Wednesday 27th August 2014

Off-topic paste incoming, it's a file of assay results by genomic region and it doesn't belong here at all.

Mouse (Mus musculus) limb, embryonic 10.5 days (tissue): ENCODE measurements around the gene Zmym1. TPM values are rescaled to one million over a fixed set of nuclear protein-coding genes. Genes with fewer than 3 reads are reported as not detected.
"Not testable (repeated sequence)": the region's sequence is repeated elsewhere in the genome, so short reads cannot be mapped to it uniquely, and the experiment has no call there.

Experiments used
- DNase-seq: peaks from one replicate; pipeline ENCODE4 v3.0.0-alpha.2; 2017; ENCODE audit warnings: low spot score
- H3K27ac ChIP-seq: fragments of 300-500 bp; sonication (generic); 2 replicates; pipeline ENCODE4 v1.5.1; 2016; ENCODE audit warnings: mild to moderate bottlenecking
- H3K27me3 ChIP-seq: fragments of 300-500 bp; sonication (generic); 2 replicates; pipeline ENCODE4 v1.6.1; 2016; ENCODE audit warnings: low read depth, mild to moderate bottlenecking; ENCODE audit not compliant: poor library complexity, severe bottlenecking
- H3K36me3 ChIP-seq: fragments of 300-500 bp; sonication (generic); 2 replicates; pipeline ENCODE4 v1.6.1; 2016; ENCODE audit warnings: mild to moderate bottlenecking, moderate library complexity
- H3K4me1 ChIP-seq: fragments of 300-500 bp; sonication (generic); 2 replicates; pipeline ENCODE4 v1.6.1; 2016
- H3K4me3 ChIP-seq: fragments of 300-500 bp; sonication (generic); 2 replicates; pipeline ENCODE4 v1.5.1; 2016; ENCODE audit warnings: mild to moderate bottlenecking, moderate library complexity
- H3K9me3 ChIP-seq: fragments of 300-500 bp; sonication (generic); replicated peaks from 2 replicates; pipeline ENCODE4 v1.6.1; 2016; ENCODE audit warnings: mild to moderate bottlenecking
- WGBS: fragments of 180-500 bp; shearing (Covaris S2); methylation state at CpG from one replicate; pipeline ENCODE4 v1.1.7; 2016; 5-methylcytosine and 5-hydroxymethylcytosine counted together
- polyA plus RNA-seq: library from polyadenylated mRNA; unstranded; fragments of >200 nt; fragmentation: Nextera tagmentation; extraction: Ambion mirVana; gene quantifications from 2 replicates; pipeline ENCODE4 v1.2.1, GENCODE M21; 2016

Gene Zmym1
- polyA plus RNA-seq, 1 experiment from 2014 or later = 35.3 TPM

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South Africa’s central bank has disagreed with a ratings decision by Moody’s to downgrade Capitec Bank Limited (Capitec) by two notches, and place it on review for a further downgrade. The central bank says it respects the independent opinion of rating agencies but that it does not “agree with the rationale given in taking this step”. Two reasons are given for the rating action: a lower likelihood of sovereign systemic support based on decisions recently taken in relation to African Bank Limited (African Bank), and heightened concerns regarding the risk inherent in Capitec’s consumer lending focus. “With regard to the first point, it is important to reiterate that the approach taken by the SARB to any resolution to address systemic risk will always be based on the circumstances and merits of the particular prevailing situation. Decisions will also be informed, as was the case with African Bank, by principles contained in the Key Attributes for Effective Resolution Regimes proposed by the Financial Stability Board (FSB), which have the objective that a bank should be able to fail without affecting the system,” notes the central bank in an official statement. “This is in keeping with evolving international best practice. In the case of African Bank bond holders and wholesale depositors are taking a 10% haircut, which is generally regarded as being very positive given that the trades following the announcement of African Bank's results were taking place at around 40% of par. Therefore in fact substantial support was provided, not reduced. Moreover, all retail depositors were kept whole and are able to access their accounts fully,” it adds - According to the Hong Kong Monetary Authority (HKMA) credit card receivables increased by 2.1% in the second quarter to HKD112, after a reduction of 6.7% in the previous quarter. The total number of credit card accounts edged up by 0.7% to around 16.8m.The rollover amount, which reflects the amount of borrowing by customers using their credit cards, increased by 2.9% during the quarter to HKD19.2bn. The rollover ratio also rose marginally from 17.0% to 17.1% in the same period. The charge-off amount increased to HKD569mduring the quarter from HKD528m in the previous quarter. Correspondingly, the quarterly charge-off ratio rose to 0.51% from 0.46% in the previous quarter. The amount of rescheduled receivables transferred outside the surveyed institutions’ credit card portfolios reduced to HKD94m from HK$109m in the previous quarter. The delinquent amount increased to HKD249m at end-June from HKD239m at end-March. However, the delinquency ratio remained the same at 0.22% because of an increase in total card receivables. The combined delinquent and rescheduled ratio (after taking into account the transfer of rescheduled receivables mentioned above) edged up to 0.29% from 0.28% during the same period - Harkand has been awarded a contract to support Apache with inspection, repair and maintenance work (IRM) as well as light construction (LC) across their assets in the North Sea, following completion of a competitive tender exercise. The award includes the provision of vessels, ROV and diving services for a three-year period, plus two one-year options. The firm will also support offshore marine construction contractor EMAS AMC who have been awarded a separate contract for pipe lay and heavy construction as part of the same tender process. Harkand Europe managing director, David Kerr, said: “This contract is an important step in strengthening our close working relationship and growing our North Sea business with Apache.